A local hockey team is teaming up with a nonprofit organization to support children in Central Alberta.
On Friday, the Red Deer Vipers announced the team had agreed to a multi-year partnership with the Central Alberta Child Advocacy Centre.
“Creating partnerships in our community is extremely important,” said Jodi Jamieson, CACAC community development co-ordinator.
“It helps us reach more people and create important funds that make our daily operations happen. Without these partnerships in our community our service team and our centre just couldn’t survive. It’s so important.”
The two organizations teamed up for the first time Friday, as the Vipers hosted a golf tournament in support of the CACAC at River Bend Golf and Recreation Area.
Brady Sim, Vipers director of media, marking and sponsorship, said when he and team general manager Dale Scott took over the Vipers, they set a goal of being more visible in the community.
“We sought this (partnership) out beginning this off-season, after last year ended,” he said, adding the CACAC was his first call.
“I was very happy to be able to make this work and to be able to put on an event like this.
Sim said, with partnerships like this, the organization’s hope is to create community leaders.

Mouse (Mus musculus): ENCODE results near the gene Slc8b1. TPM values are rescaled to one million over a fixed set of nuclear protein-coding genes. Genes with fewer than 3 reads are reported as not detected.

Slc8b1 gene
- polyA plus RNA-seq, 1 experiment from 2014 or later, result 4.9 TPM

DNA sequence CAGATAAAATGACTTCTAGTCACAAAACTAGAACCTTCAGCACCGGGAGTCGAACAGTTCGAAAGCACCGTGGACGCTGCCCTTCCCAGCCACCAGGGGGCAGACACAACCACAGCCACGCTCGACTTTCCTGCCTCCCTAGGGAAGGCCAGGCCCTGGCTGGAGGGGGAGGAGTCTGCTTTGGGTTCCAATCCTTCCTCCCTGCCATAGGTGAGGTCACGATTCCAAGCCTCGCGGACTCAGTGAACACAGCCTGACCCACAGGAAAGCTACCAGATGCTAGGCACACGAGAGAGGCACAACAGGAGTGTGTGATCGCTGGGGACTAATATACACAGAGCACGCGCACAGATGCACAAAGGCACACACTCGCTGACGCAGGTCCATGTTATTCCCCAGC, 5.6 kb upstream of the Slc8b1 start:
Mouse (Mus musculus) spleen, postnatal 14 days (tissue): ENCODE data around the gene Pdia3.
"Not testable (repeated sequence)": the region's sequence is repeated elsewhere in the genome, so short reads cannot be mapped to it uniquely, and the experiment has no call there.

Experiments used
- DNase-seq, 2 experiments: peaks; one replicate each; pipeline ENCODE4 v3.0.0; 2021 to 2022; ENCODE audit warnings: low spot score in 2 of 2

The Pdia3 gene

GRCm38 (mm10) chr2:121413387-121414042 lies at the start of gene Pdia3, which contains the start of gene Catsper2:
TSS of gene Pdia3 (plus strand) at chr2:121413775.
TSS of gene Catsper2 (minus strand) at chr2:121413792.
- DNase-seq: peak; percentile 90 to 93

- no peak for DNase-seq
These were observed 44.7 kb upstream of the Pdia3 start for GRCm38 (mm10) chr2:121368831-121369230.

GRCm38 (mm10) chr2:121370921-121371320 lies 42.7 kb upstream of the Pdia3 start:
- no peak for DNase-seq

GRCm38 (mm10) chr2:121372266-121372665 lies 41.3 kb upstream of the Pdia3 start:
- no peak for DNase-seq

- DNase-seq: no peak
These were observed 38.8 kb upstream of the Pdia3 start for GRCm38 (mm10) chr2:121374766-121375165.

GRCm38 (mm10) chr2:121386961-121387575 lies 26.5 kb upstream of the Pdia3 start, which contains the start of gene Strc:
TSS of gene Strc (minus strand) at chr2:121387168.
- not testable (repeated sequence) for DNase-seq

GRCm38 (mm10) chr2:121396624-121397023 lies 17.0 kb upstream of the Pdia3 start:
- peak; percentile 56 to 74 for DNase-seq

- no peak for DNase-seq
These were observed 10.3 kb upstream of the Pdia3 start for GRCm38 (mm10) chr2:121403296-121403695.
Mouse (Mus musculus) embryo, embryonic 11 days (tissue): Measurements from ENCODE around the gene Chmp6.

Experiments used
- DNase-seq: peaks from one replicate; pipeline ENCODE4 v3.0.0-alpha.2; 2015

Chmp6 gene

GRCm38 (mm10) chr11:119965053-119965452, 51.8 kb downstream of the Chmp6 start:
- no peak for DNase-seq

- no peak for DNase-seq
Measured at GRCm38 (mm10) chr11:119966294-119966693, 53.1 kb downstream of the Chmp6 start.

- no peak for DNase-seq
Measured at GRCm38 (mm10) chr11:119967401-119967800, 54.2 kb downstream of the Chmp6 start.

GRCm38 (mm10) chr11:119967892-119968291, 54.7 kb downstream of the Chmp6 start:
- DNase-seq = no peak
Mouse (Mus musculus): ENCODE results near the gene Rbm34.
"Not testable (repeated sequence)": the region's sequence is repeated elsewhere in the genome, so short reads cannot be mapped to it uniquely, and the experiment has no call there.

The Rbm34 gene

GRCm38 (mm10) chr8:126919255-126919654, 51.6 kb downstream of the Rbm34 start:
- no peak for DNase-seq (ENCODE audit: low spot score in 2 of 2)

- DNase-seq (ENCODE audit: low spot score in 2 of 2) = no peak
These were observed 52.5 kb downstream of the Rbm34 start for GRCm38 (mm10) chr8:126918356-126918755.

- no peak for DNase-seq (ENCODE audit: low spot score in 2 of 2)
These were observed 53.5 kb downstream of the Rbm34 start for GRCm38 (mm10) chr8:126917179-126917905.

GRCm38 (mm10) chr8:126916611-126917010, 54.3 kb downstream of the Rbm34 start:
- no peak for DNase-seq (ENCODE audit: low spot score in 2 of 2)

“Obviously we’re a hockey team and we want to develop better hockey players, but I think in Junior B our mantra’s got to be we want to develop better people,” he said.
“We want them to come in at 18 (years old) and be better people when they leave. One of the things of value I think we need to instil is community and giving back. It’s events like this that instil those values.”
The CACAC will also be involved in the Vipers’ community tailgate barbecue this September. On Oct. 15, the CACAC will be on location during a Vipers game in Red Deer – October is Child Abuse Awareness Month.
“It’s really important we reach out to our partners in the month of October and become very visible so the community can see this is something that’s ongoing,” said Jamieson.
“One in three Canadians are affected by some form of child abuse. If we can get that out into the communities (and let them know) it’s OK to speak up, talk and say your truth. We’re there to support everybody.”